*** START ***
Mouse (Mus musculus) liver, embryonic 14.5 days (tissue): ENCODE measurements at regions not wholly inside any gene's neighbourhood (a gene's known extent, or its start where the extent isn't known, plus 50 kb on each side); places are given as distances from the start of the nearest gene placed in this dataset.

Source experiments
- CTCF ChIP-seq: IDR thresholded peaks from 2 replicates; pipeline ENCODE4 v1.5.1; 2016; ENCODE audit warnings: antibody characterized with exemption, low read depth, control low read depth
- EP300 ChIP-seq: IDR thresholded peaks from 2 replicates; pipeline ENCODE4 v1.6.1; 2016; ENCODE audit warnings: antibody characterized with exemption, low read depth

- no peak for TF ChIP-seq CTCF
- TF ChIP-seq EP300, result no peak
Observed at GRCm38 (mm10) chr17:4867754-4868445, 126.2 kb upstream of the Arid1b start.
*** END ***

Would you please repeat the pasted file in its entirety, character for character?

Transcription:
Mouse (Mus musculus) liver, embryonic 14.5 days (tissue): ENCODE measurements at regions not wholly inside any gene's neighbourhood (a gene's known extent, or its start where the extent isn't known, plus 50 kb on each side); places are given as distances from the start of the nearest gene placed in this dataset.

Source experiments
- CTCF ChIP-seq: IDR thresholded peaks from 2 replicates; pipeline ENCODE4 v1.5.1; 2016; ENCODE audit warnings: antibody characterized with exemption, low read depth, control low read depth
- EP300 ChIP-seq: IDR thresholded peaks from 2 replicates; pipeline ENCODE4 v1.6.1; 2016; ENCODE audit warnings: antibody characterized with exemption, low read depth

- no peak for TF ChIP-seq CTCF
- TF ChIP-seq EP300, result no peak
Observed at GRCm38 (mm10) chr17:4867754-4868445, 126.2 kb upstream of the Arid1b start.